- Engaging in risky behavior, such as drunk driving
- Being in denial about the extent of the alcohol abuse problem
- Becoming distressed at the prospect of not having access to alcohol
When a person who regularly abuses alcohol stops drinking or significantly reduces the amount of intake, withdrawal symptoms will emerge. Such symptoms can begin as soon as two hours after the last drink and continue for weeks. Symptoms can include shaking, anxiety, and the desire for a drink. Delirium tremens (DTs), a severe withdrawal symptom, can include confusion, fever, and rapid heartbeat.
Other signs and symptoms of alcoholism
You’ve lost control over your drinking. You often drink more alcohol than you wanted to, for longer than you intended, or despite telling yourself you wouldn’t.
You want to quit drinking, but you can’t. You have a persistent desire to cut down or stop your alcohol use, but your efforts to quit have been unsuccessful.
You have given up other activities because of alcohol. You’re spending less time on activities that used to be important to you (hanging out with family and friends, going to the gym, pursuing your hobbies) because of your alcohol use.
Alcohol takes up a great deal of your energy and focus. You spend a lot of time drinking, thinking about it, or recovering from its effects. You have few if any interests or social involvements that don’t revolve around drinking.
You drink even though you know it’s causing problems. For example, you recognize that your alcohol use is damaging your marriage, making your depression worse, or causing health problems, but you continue to drink anyway.
Five myths about alcoholism and alcohol abuse
Myth: I can stop drinking anytime I want to.
Fact: Maybe you can; more likely, you can’t. Either way, it’s just an excuse to keep drinking. The truth is, you don’t want to stop. Telling yourself you can quit makes you feel in control, despite all evidence to the contrary and no matter the damage it’s doing.
Myth: My drinking is my problem. I’m the one it hurts, so no one has the right to tell me to stop.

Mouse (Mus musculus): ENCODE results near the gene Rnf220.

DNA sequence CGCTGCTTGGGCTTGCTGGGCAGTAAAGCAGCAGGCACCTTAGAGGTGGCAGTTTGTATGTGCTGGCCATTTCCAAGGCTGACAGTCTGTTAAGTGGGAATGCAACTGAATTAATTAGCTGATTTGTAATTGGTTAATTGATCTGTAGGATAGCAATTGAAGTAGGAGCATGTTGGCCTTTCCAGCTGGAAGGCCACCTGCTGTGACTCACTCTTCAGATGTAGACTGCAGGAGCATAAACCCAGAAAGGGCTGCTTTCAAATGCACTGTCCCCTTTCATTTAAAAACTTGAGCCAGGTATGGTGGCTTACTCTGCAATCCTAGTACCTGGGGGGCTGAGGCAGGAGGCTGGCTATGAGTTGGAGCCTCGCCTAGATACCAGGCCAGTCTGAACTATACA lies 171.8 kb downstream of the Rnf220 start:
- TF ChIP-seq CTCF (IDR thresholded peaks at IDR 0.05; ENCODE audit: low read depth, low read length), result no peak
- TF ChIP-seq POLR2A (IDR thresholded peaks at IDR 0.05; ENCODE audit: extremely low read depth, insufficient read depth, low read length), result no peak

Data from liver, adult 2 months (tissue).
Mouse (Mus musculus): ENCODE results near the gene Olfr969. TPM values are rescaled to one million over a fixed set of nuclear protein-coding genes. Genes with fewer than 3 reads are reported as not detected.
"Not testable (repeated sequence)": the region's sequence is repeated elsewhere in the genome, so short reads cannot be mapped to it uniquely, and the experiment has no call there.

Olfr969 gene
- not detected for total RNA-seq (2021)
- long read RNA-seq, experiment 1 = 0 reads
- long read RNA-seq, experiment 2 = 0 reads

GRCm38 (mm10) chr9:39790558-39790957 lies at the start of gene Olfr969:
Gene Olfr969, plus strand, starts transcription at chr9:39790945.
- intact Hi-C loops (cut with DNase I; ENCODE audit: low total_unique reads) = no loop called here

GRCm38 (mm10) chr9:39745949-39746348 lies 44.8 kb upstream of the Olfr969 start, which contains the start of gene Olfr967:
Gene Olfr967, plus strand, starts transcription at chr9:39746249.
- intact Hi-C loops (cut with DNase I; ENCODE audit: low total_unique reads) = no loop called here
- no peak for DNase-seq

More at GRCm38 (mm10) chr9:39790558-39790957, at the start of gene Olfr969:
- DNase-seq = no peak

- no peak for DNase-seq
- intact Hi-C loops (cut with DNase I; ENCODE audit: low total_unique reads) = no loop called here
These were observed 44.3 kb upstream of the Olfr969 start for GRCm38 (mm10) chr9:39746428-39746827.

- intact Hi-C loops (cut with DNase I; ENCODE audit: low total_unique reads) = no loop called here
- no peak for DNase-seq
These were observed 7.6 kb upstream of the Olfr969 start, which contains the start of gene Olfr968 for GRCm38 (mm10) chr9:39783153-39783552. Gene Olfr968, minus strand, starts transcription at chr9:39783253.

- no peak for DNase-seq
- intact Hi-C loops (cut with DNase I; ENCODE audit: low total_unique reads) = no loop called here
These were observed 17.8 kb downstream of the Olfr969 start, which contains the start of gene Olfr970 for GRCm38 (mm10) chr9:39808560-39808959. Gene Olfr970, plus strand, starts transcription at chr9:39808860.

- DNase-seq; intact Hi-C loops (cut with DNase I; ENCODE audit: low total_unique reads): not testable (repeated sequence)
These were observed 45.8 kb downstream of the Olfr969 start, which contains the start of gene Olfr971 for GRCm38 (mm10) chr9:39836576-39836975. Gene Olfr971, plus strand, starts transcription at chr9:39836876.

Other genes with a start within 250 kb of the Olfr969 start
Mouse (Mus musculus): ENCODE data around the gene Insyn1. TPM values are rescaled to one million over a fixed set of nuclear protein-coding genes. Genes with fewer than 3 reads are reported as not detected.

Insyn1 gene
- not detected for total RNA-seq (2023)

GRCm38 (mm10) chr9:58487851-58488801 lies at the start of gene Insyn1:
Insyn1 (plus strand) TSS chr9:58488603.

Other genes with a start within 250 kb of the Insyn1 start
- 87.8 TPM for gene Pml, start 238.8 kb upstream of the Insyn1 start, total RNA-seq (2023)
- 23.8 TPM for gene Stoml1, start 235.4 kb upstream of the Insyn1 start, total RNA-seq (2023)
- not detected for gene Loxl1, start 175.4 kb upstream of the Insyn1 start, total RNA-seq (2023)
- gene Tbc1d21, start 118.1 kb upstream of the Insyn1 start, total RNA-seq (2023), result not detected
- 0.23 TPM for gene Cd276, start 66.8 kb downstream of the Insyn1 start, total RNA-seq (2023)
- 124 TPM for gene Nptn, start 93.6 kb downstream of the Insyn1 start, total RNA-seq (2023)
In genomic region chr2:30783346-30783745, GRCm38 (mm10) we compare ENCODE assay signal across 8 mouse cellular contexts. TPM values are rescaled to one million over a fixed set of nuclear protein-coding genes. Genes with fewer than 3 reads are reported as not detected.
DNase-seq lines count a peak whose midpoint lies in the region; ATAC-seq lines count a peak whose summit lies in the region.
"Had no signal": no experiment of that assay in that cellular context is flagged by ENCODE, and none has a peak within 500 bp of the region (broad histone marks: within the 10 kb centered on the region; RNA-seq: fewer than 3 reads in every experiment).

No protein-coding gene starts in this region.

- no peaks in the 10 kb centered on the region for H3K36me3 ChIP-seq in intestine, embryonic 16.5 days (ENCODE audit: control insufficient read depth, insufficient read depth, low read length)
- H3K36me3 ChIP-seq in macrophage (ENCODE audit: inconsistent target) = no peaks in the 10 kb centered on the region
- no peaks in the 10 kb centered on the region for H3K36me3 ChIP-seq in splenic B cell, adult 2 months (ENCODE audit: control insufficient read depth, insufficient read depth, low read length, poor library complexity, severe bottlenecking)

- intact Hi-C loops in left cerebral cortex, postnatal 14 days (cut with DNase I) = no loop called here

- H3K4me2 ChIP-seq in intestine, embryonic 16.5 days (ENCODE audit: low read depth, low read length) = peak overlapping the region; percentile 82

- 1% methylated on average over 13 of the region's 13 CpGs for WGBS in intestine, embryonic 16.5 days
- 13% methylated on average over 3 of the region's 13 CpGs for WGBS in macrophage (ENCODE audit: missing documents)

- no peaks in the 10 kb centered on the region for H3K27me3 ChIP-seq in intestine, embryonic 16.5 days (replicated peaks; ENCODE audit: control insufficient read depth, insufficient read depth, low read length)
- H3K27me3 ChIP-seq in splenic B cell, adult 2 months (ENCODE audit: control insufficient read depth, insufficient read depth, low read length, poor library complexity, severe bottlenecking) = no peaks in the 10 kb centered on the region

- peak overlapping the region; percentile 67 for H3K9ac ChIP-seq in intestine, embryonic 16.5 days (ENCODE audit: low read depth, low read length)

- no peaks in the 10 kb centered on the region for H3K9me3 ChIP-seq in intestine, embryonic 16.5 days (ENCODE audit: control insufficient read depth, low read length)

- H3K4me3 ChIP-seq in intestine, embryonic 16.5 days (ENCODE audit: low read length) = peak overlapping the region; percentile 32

Fact: It’s true that the decision to quit drinking is up to you. But you are deceiving yourself if you think that your drinking hurts no one else but you. Alcoholism affects everyone around you—especially the people closest to you. Your problem is their problem.
Myth: I don’t drink every day OR I only drink wine or beer, so I can’t be an alcoholic.
Fact: Alcoholism is NOT defined by what you drink when you drink it, or even how much you drink. It’s the EFFECTS of your drinking that define a problem. If your drinking is causing problems in your home or work life, you have a drinking problem—whether you drink daily or only on the weekends, down shots of tequila or stick to wine, drink three bottles of beers a day or three bottles of whiskey.
Myth: I’m not an alcoholic because I have a job and I’m doing okay.
Fact: You don’t have to be homeless and drinking out of a brown paper bag to be an alcoholic. Many alcoholics are able to hold down jobs, get through school, and provide for their families. Some are even able to excel. But just because you’re a high-functioning alcoholic doesn’t mean you’re not putting yourself or others in danger. Over time, the effects will catch up with you.
Myth: Drinking is not a “real” addiction like drug abuse.
Fact: Alcohol is a drug, and alcoholism is every bit as damaging as drug addiction. Alcohol addiction causes changes in the body and brain, and long-term alcohol abuse can have devastating effects on your health, your career, and your relationships. Alcoholics go through physical withdrawal when they stop drinking, just like drug users do when they quit.